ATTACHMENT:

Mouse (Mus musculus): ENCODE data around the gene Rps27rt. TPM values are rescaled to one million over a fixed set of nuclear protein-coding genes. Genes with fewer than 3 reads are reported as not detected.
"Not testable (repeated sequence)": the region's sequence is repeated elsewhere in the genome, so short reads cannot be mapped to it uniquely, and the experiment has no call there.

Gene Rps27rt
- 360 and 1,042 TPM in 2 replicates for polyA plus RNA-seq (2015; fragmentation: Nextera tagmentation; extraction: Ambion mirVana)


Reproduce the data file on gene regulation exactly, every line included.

Mouse (Mus musculus): ENCODE data around the gene Rps27rt. TPM values are rescaled to one million over a fixed set of nuclear protein-coding genes. Genes with fewer than 3 reads are reported as not detected.
"Not testable (repeated sequence)": the region's sequence is repeated elsewhere in the genome, so short reads cannot be mapped to it uniquely, and the experiment has no call there.

Gene Rps27rt
- 360 and 1,042 TPM in 2 replicates for polyA plus RNA-seq (2015; fragmentation: Nextera tagmentation; extraction: Ambion mirVana)